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As nation changes, so do TV newsrooms

Jul 23, 2001  •  Post A Comment

While the Latino and Asian populations have grown by about 50 percent in the last 10 years, some news executives say it is hard to find qualified minorities to hire at stations in large markets, mainly because they aren’t being hired at the small market level.
“The demand is higher than the supply for experienced, high-potential minorities,” said one general manager in a top 10 market. “In the smaller markets, station management has to cultivate it. It’s really hard to find a diamond in the rough, but you just keep trying.”
Latino and Asian population growth during the past decade was most noticeable in the nation’s top three markets.
And newsrooms are beginning to reflect those numbers. In the New York market, Asians grew at a faster rate than any other ethnic group. One in 10 residents is defined as Asian, up from one in 14 in 1990. In Chicago, Hispanics fueled the largest population surge in the region since World War II, with a total of 1.4 million Latinos. That’s beginning to rival the black population of 1.5 million.
The recently released RTNDA/Ball State University study on women and minorities showed that there has been growth in TV news for those two groups in the past seven years.
Minorities now fill 24.6 percent of all jobs in television news, the highest number ever. According to the study, Latinos make up
10.1 percent of television newsrooms, up from last year’s 7 percent. Asians make up 4.1 percent, up from last year’s 3 percent. African Americans were down to 9.9 percent from 11 percent. Whites fell from 79 percent to 75.4 percent.
Some observers say it’s not surprising that highly rated newscasts are also the ones that have a diverse ethnic makeup, reflecting the viewership. In New York, 37.4 percent of all station employees at WNBC-TV are minorities. A closer looks shows 20.7 percent are black, 4 percent are Asian and 12.8 percent are Hispanic. WNBC General Manager Dennis Swanson has long been a proponent of diversity, hiring Oprah Winfrey at WLS-TV, Chicago, when he ran that station.
“I think the important thing about diversity is we’re in a diverse market,” Mr. Swanson said. “This is a 60-40 market: 60 percent Caucasian, 40 percent non-Caucasian. If we’re going to attract the widest possible audience, our product has to be reflective of that. People aren’t going to watch our news, our public affairs or this TV station if we’re just trying to appeal to one particular set of demographics. We have an obligation first of all, and it’s common business sense.”
ABC-owned WLS has longtime anchor Linda Yu, an Asian American, while its late newscast is anchored by African American Dianne Burns. Ms. Burns and John Drury have been the top-rated team in the market for 16 years.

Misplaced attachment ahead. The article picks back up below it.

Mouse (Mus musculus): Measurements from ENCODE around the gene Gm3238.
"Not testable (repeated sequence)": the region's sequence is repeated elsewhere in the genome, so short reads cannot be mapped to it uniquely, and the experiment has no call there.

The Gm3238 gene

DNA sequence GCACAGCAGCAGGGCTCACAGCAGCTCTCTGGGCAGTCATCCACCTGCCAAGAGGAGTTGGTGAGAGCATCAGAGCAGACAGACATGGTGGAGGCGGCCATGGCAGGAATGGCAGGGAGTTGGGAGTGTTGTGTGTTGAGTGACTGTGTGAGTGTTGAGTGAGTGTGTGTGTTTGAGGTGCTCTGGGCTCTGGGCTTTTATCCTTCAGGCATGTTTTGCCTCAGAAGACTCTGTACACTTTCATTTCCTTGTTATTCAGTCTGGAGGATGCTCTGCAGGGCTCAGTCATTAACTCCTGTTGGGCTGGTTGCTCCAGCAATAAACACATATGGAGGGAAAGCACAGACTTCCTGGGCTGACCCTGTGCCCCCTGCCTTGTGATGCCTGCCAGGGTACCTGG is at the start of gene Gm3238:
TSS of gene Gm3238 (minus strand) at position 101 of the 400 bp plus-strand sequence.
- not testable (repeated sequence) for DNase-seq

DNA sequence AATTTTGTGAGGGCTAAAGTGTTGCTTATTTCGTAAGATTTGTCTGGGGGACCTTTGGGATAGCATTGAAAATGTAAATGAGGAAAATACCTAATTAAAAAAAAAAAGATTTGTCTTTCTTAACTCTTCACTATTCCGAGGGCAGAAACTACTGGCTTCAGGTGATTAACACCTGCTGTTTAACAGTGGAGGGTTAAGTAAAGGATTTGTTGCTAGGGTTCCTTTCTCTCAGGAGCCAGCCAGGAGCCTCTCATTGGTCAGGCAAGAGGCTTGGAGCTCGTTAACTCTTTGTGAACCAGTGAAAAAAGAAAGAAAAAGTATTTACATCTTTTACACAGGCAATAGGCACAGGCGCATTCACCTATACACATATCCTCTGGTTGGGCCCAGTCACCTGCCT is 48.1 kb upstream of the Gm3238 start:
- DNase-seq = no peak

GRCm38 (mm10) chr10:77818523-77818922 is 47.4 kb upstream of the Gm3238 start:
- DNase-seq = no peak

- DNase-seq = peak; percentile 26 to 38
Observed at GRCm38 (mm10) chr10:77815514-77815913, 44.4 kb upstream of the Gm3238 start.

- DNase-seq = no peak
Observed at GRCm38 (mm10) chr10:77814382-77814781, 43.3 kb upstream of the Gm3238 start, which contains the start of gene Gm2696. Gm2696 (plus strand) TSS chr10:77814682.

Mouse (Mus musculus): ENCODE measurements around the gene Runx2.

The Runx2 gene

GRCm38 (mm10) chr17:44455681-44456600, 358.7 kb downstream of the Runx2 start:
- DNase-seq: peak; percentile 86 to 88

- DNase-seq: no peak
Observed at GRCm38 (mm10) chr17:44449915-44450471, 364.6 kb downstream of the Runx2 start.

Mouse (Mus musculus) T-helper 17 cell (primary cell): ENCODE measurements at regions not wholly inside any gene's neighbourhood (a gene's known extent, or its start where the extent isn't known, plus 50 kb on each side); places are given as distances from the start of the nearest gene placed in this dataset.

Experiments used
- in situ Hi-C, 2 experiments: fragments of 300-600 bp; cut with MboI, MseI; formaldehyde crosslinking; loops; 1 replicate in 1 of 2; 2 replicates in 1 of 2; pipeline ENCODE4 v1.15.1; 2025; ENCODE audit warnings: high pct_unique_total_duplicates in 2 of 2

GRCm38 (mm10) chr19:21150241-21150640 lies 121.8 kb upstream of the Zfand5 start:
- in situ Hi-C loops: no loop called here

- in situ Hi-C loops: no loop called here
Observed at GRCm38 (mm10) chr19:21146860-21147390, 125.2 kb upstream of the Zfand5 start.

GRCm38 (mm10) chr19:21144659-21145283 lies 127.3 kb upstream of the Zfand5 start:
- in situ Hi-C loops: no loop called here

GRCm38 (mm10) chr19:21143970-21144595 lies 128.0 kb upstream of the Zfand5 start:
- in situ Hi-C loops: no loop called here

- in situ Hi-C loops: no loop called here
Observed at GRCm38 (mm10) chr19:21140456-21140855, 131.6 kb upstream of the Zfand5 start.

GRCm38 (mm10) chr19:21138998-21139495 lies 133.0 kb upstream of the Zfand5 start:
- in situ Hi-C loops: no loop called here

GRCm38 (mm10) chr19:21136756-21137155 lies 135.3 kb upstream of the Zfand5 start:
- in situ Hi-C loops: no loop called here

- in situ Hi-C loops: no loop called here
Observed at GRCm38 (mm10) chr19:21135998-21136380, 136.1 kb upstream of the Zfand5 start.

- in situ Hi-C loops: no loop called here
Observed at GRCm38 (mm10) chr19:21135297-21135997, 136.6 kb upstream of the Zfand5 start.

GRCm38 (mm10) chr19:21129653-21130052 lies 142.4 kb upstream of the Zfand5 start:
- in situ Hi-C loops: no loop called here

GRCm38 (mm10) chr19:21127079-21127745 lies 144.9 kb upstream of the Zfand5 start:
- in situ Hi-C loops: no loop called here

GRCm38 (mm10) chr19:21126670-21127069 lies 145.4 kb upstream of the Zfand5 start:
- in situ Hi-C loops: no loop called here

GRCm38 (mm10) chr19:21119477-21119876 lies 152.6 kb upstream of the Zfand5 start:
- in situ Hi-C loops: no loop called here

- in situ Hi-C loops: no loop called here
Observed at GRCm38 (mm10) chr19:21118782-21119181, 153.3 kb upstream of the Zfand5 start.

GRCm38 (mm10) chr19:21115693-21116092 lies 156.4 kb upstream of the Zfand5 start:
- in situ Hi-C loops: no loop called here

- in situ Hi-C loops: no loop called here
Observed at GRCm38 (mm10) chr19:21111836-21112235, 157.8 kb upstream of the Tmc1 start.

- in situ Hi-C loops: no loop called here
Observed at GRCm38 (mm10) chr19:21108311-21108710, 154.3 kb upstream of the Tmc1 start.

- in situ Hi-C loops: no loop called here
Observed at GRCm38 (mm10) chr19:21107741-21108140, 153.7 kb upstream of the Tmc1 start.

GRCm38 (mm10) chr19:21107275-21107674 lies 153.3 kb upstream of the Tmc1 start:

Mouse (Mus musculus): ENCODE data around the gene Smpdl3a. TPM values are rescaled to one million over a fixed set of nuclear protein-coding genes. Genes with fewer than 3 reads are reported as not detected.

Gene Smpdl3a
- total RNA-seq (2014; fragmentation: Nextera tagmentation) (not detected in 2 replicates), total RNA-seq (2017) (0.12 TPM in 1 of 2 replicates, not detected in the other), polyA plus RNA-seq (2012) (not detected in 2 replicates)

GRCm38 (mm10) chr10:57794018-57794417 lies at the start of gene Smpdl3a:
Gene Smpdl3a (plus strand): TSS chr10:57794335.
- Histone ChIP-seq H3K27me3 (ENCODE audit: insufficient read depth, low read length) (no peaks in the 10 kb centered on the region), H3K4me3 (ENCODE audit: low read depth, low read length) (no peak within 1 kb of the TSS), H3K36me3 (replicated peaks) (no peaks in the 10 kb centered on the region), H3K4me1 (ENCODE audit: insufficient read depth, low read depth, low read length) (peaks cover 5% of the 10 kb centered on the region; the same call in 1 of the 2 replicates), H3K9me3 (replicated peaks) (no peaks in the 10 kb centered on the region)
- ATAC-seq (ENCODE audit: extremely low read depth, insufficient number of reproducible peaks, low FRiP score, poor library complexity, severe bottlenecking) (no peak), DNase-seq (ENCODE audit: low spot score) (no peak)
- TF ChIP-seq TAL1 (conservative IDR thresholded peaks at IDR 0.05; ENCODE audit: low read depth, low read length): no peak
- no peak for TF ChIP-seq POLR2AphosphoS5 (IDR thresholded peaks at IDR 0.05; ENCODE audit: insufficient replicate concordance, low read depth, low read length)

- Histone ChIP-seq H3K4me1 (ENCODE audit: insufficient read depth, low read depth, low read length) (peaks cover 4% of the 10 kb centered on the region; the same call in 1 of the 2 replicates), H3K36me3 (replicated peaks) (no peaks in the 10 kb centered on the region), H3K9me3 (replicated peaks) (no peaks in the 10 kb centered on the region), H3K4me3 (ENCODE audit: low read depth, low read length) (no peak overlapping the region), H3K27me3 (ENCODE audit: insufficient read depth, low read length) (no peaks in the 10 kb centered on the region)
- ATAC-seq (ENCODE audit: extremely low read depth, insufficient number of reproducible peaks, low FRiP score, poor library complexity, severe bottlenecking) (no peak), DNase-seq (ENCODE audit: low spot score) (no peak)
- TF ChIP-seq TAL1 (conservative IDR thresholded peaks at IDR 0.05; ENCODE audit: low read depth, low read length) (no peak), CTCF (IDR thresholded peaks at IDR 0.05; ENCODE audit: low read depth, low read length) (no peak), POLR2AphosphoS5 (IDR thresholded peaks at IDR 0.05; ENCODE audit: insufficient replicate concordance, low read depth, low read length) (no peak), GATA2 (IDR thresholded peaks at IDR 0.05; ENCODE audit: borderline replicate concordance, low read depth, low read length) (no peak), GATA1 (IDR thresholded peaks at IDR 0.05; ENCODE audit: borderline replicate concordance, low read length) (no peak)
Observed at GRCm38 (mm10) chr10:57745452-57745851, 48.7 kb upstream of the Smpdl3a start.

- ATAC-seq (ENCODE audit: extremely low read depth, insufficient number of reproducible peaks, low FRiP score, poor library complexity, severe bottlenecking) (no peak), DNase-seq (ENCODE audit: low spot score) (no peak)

WLS General Manager Emily Barr said the station also has Karen Meyer, perhaps the only profoundly deaf reporter in the country. Ms. Meyer covers disability issues twice a week.
WLS’s minority on-air talent breakdown is 24 percent African American, 12 percent Latino and 6 percent Asian. Ms. Barr said there is not one all-white anchor team on the station’s newscasts.
“There’s always some acknowledgement from leaders from certain communities when you add someone of color to the staff,” Ms. Barr said. “More important is that viewers in general look to these people to get their news and information.”
The late news anchor team on NBC-owned WMAQ-TV is made up of longtime Chicago broadcaster Warner Saunders, an African American, and co-anchor Allison Rosati. The breakdown of on-air talent at WMAQ is 57 percent white, 39 percent African American, 10 percent Latino and 3 percent Asian. The total employee breakdown at WMAQ is 46 percent female, 19 percent African American, 10 percent Hispanic and 5 per-cent Asian. In managerial ranks, 59 percent are female, 18 percent are African American, 10 percent Hispanic and 5 percent Asian.
WMAQ General Manager Larry Wert said having experienced reporters whom viewers trust is a benefit of diversity. A good example is Renee Ferguson, an African American investigative reporter at the station who recently did a series on rapes occurring at bus stops in predominantly black neighborhoods. She received many tips from black viewers who gave her information that helped link the rapes together.
“Imagine if we didn’t have a diverse group on our team to be confidants to all the various communities out there,” Mr. Wert said. “They called her, so you didn’t see these stories on Channel 7, Fox or Tribune. They were exclusive to us. In one sense it gives us exclusive news content, but in a more important sense, it’s resulted in social impact here in our community.”